USF men still trending upward in Year 2 of Brian Gregory era

The Bulls can clinch their first 7-2 start since 2013 on Saturday against Appalachian State.
USF sophomore David Collins ranks seventh in the American Athletic Conference with 16.8 points per game. [JOEY KNIGHT | Times]
USF sophomore David Collins ranks seventh in the American Athletic Conference with 16.8 points per game. [JOEY KNIGHT | Times]
Published Dec. 14, 2018

When your program's making the arduous climb from the cellar, every conquered rung is to be recognized.

USF men's coach Brian Gregory is doing just that.

In his second year of what projects as a tedious reclamation of Bulls hoops, Gregory has made a point to not allow any marker of improvement go unnoticed.

"We are making progress in some tangible things that we need to celebrate every day with our guys," Gregory said, "so they understand that not only is our program based on being successful as a unit, but also improving and developing individually as well."

The most noticeable indicator of progress, naturally, has been the Bulls' record.

When it hosts Appalachian State on Saturday at 1 p.m. (in the opener of a men's and women's doubleheader at the Yuengling Center), USF will try to improve to 7-2 for the first time since 2013. Tack on the final three games of the 2017-18 season, and the program has won eight of its last 11.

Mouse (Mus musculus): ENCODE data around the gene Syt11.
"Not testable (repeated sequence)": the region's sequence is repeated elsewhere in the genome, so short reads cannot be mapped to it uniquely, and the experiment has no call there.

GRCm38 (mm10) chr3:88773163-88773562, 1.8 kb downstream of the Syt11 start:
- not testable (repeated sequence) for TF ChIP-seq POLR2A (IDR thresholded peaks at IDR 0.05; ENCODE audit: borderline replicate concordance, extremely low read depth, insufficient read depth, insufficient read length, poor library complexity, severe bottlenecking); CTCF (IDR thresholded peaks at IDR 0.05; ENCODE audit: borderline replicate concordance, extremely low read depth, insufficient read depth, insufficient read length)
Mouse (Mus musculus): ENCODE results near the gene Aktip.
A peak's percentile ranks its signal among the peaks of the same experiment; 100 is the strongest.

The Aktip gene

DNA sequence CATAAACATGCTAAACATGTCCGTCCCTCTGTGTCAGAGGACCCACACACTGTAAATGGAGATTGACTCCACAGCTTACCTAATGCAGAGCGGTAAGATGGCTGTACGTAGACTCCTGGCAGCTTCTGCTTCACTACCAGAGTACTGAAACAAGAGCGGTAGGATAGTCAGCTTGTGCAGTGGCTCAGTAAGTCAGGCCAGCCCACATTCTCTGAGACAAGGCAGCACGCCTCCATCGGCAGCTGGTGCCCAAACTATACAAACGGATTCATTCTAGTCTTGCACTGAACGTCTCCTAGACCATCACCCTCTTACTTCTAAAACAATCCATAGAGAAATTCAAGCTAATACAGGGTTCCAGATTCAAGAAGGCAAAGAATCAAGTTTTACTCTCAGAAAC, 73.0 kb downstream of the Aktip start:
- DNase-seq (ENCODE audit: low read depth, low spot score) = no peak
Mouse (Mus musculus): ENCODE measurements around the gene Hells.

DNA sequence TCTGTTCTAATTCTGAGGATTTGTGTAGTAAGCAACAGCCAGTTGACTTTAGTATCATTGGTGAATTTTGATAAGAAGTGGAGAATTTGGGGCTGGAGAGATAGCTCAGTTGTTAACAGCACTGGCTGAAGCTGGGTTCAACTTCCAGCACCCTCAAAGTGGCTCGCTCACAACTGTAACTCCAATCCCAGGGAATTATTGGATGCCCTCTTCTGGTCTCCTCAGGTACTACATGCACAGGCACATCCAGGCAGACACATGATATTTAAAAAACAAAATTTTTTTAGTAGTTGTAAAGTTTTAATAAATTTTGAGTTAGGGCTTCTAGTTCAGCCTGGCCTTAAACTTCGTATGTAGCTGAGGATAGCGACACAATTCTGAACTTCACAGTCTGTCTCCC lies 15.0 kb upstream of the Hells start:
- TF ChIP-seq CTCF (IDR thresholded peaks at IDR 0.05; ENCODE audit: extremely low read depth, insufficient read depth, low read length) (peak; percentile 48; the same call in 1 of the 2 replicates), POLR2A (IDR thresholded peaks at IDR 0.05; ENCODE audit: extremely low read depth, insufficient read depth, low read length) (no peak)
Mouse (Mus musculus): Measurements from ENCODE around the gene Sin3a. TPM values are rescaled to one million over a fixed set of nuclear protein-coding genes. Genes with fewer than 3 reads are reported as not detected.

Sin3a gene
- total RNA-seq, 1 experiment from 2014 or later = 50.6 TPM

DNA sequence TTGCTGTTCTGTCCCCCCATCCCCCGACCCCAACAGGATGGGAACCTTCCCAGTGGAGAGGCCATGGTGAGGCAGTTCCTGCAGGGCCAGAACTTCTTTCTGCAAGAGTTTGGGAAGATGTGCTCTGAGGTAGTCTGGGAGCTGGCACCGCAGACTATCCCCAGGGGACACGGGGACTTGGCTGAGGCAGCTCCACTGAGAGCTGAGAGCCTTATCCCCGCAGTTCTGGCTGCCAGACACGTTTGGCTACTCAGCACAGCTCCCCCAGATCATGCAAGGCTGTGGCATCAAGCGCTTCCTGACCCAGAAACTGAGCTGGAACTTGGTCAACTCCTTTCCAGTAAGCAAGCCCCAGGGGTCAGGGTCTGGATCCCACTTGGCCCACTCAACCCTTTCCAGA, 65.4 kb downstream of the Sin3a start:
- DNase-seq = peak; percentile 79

This season, the Bulls already have won three games against teams ranked 158 or better in the NCAA Evaluation Tool (NET) rankings, the new barometer for the NCAA Tournament selection committee. Additionally, they took Georgetown — currently ranked 64th — to overtime on a neutral court in Jamaica before losing by three.

Individually, sophomore F Alexis Yetna leads the American Athletic Conference in rebounding (9.1 per game), while classmate David Collins leads the league in steals (2.7) and ranks seventh in scoring (16.8). Redshirt junior PG Laquincy Rideau ranks second in assists (6.0) and steals (2.5).

Less conspicuous — but hardly less significant — is USF's 231 total free-throw attempts, tied for 57th nationally. Through eight games last season, the Bulls had attempted only 152.

"So that shows one of the mile markers is for us to become a much more aggressive, physical team," Gregory said. "We're getting there, because we're getting to the line a lot more."

Be they baby steps or baby strides, all are signs of forward progress.

When your program spent the previous half-decade backsliding, you note 'em all.